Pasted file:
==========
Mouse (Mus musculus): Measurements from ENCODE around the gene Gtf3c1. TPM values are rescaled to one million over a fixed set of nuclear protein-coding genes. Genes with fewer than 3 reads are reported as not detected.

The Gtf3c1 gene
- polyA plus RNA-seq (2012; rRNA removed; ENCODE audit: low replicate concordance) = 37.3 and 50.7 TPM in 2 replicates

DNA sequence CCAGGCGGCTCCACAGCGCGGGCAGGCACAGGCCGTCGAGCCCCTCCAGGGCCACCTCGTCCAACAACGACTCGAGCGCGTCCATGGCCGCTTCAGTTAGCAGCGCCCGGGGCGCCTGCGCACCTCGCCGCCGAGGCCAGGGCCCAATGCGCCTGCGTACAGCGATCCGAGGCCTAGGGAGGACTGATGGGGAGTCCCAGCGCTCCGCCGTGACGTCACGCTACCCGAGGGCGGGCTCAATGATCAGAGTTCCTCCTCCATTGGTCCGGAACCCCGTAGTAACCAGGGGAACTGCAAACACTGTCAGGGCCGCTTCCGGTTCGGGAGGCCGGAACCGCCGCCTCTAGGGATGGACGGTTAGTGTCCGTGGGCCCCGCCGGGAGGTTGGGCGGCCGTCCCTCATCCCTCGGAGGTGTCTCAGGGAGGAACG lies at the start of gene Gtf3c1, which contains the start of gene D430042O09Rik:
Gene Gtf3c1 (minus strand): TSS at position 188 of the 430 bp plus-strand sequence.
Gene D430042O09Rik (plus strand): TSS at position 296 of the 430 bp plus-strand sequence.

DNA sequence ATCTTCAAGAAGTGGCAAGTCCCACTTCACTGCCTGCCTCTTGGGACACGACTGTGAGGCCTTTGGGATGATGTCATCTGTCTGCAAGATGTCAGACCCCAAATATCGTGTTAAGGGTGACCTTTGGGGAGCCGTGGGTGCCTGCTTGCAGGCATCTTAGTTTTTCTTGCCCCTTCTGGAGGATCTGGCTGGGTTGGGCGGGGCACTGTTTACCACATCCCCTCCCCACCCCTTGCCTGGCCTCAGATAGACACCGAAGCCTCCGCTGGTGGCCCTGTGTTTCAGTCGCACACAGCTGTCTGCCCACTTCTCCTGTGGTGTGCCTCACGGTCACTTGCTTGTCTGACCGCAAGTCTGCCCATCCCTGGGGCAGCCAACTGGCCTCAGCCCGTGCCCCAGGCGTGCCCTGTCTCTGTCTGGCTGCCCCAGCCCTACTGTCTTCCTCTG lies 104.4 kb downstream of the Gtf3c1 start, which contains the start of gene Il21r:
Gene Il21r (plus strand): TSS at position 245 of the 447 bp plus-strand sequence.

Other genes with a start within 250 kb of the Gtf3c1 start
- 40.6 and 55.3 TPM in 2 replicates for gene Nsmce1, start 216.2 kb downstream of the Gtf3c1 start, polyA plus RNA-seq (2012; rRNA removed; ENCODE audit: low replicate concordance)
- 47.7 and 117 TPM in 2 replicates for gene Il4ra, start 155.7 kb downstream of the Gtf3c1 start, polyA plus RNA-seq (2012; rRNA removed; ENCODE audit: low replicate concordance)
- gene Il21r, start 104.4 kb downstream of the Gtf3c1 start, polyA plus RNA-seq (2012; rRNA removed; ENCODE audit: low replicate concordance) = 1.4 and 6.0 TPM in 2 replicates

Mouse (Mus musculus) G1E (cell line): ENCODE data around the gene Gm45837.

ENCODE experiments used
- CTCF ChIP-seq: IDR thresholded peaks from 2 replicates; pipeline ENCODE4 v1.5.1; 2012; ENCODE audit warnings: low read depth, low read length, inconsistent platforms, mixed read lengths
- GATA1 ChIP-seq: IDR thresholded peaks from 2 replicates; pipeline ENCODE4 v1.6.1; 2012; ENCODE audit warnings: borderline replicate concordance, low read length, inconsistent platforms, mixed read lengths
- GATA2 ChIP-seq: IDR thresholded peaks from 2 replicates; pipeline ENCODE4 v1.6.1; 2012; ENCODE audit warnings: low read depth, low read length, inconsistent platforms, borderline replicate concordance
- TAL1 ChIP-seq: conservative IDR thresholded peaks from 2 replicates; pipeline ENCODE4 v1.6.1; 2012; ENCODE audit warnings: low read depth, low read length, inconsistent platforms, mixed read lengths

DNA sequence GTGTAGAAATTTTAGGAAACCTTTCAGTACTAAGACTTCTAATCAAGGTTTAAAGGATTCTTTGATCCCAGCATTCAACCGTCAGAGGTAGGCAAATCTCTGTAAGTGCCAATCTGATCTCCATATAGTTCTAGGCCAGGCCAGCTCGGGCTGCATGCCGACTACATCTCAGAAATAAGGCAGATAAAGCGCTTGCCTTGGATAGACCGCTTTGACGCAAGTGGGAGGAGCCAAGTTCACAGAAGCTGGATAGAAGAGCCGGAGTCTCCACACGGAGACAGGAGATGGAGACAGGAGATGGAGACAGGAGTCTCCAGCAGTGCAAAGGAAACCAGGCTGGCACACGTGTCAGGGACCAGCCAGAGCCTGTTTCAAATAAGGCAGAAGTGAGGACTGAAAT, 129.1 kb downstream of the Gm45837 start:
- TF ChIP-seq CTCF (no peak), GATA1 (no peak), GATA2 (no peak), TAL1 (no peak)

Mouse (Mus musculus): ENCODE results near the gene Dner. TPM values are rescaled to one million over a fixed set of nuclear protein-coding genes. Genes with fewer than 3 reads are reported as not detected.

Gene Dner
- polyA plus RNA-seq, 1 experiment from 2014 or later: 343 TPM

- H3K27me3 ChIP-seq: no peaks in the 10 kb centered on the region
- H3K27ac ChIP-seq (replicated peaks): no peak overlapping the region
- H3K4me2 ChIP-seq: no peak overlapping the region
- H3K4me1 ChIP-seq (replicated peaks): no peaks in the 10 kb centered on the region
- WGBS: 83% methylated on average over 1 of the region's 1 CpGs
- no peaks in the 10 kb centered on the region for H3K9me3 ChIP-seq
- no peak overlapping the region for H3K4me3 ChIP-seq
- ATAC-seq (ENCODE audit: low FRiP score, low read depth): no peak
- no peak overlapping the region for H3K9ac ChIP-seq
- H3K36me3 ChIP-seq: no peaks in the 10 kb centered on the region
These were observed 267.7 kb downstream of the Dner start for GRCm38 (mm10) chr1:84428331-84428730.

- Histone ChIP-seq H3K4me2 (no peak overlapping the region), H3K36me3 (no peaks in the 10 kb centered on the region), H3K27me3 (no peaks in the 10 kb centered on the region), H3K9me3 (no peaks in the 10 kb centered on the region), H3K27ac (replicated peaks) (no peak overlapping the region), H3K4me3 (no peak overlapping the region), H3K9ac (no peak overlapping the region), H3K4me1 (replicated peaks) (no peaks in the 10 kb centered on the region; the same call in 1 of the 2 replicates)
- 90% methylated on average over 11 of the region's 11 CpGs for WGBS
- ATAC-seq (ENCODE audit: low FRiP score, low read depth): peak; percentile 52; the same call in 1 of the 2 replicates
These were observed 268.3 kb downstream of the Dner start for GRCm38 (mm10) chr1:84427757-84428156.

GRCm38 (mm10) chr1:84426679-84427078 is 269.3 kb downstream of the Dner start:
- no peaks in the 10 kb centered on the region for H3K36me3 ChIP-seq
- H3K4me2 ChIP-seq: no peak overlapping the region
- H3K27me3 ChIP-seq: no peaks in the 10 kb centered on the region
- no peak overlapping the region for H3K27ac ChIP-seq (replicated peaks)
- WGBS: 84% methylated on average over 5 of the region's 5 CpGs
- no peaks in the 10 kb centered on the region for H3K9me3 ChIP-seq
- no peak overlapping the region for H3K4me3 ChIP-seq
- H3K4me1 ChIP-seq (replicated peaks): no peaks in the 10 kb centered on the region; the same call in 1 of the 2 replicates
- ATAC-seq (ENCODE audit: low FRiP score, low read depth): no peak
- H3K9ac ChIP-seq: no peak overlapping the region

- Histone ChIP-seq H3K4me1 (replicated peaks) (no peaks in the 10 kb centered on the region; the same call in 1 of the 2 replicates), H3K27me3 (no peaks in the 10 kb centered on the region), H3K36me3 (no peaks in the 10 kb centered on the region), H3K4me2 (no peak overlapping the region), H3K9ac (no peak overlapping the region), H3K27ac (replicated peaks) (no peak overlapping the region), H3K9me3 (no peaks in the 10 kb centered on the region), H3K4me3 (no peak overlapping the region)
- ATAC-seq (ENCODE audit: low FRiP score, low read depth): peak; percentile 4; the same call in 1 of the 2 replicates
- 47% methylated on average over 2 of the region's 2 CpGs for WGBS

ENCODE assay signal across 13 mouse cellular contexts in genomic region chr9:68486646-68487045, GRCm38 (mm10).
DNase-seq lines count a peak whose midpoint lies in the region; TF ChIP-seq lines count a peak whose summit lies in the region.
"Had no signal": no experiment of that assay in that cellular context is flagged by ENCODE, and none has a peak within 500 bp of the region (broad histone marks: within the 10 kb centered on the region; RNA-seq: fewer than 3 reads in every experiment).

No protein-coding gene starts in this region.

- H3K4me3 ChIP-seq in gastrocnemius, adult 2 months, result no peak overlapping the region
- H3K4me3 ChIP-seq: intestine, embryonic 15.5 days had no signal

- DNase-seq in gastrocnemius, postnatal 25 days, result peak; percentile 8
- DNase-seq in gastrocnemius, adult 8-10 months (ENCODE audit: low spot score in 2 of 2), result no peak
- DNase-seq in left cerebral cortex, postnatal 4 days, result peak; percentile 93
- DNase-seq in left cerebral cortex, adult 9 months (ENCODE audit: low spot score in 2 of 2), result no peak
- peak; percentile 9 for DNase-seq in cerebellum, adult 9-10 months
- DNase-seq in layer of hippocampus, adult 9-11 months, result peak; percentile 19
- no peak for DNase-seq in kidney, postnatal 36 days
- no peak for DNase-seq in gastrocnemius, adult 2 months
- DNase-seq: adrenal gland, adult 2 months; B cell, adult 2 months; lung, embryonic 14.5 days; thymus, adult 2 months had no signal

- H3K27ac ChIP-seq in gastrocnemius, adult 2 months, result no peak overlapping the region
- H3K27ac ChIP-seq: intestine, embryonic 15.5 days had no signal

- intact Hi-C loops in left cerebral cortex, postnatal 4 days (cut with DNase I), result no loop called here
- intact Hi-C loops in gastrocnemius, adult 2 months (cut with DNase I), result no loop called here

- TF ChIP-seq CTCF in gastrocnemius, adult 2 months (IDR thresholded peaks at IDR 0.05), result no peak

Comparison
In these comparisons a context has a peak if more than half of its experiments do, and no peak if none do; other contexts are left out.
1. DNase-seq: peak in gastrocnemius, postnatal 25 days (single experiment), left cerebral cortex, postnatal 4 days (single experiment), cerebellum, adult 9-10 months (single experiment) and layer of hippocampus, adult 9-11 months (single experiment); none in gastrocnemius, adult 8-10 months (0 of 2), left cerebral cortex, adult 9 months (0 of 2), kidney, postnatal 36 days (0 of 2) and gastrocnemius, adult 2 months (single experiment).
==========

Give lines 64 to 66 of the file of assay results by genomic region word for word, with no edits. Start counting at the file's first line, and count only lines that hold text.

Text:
- DNase-seq in layer of hippocampus, adult 9-11 months, result peak; percentile 19
- no peak for DNase-seq in kidney, postnatal 36 days
- no peak for DNase-seq in gastrocnemius, adult 2 months